Writing Immutable JavaScript in 2022

One of my colleagues once said that programming is just moving data from one place to another. From a database to a server, from the server to a client, from an application state to pixels on the screen. This data is rarely presented in one form: it needs to be modified, transformed, merged and split in order to be useful in different layers of an application.

Once the data has been baked into a form that is ready to be used, you wouldn’t like anyone to change it in the middle of the process, would you? Unfortunately, it is quite possible if your data is mutable. If you are using JavaScript, like many frontend developers, your data is mostly mutable by default - unprotected from an external change.

I have been programming web frontend professionally for more than seven years now. What makes things interesting is that for most of my career I haven’t touched JavaScript very much. I’m familiar with the language, but frontend apps that me and my teammates have built have been mainly written in ClojureScript - a Lisp dialect that compiles into JavaScript. Clojure has built-in support for functional programming and immutability, to which I am now highly addicted.

I think this concept of immutability would be useful in the JavaScript world too. Unfortunately, JavaScript, by nature, is highly focused on object-oriented programming and mutable data. Luckily for us, it’s still versatile enough for doing functional programming and modifying data immutably. Let’s see how.

Brief Concept of Immutability

Immutability is a simple concept: an immutable value is some data that cannot be changed. If you do want to change it, you create a completely new value, which is equal to the original except for the modified parts.

In JavaScript, primitive types like numbers, strings and booleans are immutable. Modifications create new values:

let oldString = 'Hello';
// Let's try to modify oldString by transforming the text to uppercase
let newString = oldString.toUpperCase();

console.log(newString); // 'HELLO'
console.log(oldString); // 'Hello'

After this, newString contains the modified text 'HELLO', but oldString still contains the original text 'Hello'. This means that toUpperCase method did not mutate the original string, instead it returned a new modified copy.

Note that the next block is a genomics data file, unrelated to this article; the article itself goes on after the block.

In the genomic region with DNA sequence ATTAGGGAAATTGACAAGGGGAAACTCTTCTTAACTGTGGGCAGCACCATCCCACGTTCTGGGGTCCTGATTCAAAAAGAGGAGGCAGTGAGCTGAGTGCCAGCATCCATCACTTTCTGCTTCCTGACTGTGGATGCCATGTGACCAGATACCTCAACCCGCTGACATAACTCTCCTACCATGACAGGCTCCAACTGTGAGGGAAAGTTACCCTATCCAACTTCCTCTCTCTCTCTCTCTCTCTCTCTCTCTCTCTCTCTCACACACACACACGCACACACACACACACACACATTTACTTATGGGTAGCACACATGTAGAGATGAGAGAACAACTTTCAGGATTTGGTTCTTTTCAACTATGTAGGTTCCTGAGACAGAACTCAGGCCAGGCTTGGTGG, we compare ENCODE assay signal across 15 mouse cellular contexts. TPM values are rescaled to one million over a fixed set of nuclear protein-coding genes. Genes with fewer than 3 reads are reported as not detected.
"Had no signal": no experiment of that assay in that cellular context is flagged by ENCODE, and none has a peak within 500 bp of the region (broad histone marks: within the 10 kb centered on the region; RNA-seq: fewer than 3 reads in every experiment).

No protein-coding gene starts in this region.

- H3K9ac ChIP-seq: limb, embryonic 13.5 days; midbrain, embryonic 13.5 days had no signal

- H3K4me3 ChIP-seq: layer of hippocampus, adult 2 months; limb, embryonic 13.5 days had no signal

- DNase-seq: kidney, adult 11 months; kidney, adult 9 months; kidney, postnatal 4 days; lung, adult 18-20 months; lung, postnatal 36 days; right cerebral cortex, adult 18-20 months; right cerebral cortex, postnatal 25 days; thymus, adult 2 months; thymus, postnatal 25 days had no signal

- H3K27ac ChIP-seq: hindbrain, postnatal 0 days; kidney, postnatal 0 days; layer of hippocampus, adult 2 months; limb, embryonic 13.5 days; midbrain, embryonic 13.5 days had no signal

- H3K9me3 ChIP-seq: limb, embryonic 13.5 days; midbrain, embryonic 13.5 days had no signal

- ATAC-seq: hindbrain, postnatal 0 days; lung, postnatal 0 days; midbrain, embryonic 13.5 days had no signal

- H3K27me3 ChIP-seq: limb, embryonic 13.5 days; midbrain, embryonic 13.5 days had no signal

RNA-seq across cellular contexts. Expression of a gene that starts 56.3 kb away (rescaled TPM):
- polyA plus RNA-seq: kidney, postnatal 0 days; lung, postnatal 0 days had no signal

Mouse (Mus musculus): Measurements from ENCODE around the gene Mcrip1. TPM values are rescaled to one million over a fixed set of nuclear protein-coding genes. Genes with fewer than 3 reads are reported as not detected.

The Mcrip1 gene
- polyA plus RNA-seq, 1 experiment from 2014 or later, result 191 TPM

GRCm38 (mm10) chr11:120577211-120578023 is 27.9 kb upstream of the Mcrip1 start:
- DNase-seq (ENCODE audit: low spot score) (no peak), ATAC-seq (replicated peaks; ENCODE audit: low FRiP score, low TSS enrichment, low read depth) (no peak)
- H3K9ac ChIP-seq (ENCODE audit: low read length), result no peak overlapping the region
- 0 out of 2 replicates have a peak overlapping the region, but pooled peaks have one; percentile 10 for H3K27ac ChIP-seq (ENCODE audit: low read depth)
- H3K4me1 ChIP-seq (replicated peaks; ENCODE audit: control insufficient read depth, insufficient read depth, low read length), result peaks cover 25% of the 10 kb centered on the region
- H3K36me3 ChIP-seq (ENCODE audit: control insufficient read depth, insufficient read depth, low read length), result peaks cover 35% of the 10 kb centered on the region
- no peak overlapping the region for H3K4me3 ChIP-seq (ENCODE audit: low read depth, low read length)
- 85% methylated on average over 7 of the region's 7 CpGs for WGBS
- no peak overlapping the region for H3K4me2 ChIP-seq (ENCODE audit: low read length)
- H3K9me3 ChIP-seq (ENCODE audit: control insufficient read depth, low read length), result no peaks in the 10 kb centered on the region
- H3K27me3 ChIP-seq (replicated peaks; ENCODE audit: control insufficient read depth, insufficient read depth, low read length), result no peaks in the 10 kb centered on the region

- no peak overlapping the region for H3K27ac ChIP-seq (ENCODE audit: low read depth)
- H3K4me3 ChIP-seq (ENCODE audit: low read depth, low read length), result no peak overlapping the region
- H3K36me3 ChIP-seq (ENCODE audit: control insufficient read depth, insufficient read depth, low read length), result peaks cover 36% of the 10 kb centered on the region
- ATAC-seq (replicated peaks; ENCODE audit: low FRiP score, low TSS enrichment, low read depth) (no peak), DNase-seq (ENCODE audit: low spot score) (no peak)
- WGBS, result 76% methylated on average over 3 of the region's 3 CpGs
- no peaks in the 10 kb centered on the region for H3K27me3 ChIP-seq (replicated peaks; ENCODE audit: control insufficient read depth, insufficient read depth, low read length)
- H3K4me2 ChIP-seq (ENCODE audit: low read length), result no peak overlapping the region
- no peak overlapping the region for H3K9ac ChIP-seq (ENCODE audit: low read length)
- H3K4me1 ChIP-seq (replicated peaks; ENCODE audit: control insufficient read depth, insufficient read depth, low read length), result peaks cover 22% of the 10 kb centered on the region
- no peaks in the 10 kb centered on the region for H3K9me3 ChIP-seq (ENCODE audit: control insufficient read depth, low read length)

The same thing happens if you assign a string into a new variable:

let oldString = 'Hello';
let newString = oldString; // This creates a copy of 'Hello'


console.log(newString); // 'Hello'
console.log(oldString); // 'Hello'

After this, both variables contain the word 'Hello'. How is that? When we assign a primitive value into a variable, we actually create a copy of it. Also, as we have seen, toUpperCase does not mutate the original string, but it returns a copy. In this example, the returned copies are not saved anywhere, so both variables still contain the original text 'Hello'.


In contrast to immutable primitive types, objects and arrays in JavaScript are mutable. Modifications truly modify the original data inside them:

let oldPerson = {name: 'Ismo'};
let newPerson = oldPerson; // I assume I'm creating a copy... right?
newPerson.name = 'Seppo';
console.log(oldPerson.name); // Oops, both persons now have 'Seppo' as their name.

The same thing happens with arrays:

let oldArray = [];
let newArray = oldArray; // Copy or not?
newArray.push('Hello world');
console.log(oldArray); // Oops, both arrays now have the string 'Hello world'.

Objects and arrays in JavaScript are so-called reference types. We cannot make copies of them as easily as with primitive types, we simply create a new reference to the original data. If we make modifications to our “copies”, we actually mutate both values.

So… why is this a problem?

I don’t think mutability is a problem in itself, but it can cause problems if you are not careful. A typical problem is that when a data is mutable, modifications are not easy to predict and track down. This is especially true in large applications.

Consider a simple example in which you have your application state stored as a mutable object. You and your teammates have agreed that setNumbers is the only way you are allowed to change the numbers in the state. This should make changes to the state predictable:

let state = {numbers: [1, 2, 3], names: ['Ismo', 'Seppo']};
let setNumbers = (newNumbers) => {
  console.log('I\'m changing numbers to: ', newNumbers);
  // Replace numbers in the state by creating a new state with the new numbers
  state = {...state, numbers: newNumbers}; // We will cover this syntax later in the article

Later, you mean to read the state and modify it as a copy:

let temporaryNumbers = state.numbers;
let temporaryNumbersPlusOne = numbers.push(1);
// Oops, you have mutated the application state outside of setNumbers!

See, it is very easy to accidentally modify mutable state. If the state object had been immutable, we could not have made such a mistake. Thus, I believe having immutable values and making modifications only by creating new versions of the old data helps us to write code that is more predictable, safer and also easier to test.

I sure made a mistake! I want to learn how to work with objects and arrays immutably!

Immutability Using Vanilla JavaScript

Every single JavaScript solution has probably been packaged as a library. Things are no different with the concept of immutability: there are many possible libraries that can help you with that. The good news is that you don’t necessarily need any of those to encourage immutability. Immutable code can be written in vanilla JavaScript. Let’s take a look!

The const Keyword

When ECMAScript 2015 (ES6) was released, a new keyword was added to JavaScript: const. That sounds good! Const… constant… something that cannot be changed.

That’s immutable! Right?

Not quite. const only means that a variable cannot be reassigned. It works quite well for primitive types like numbers and strings:

const oldNumber = 1;
oldNumber = 2; // Error

But it does not actually prevent making changes to objects and arrays, since these are reference types. The variable holding the data can be seen as a pointer to the real data. While the pointer itself cannot be changed, the data itself can: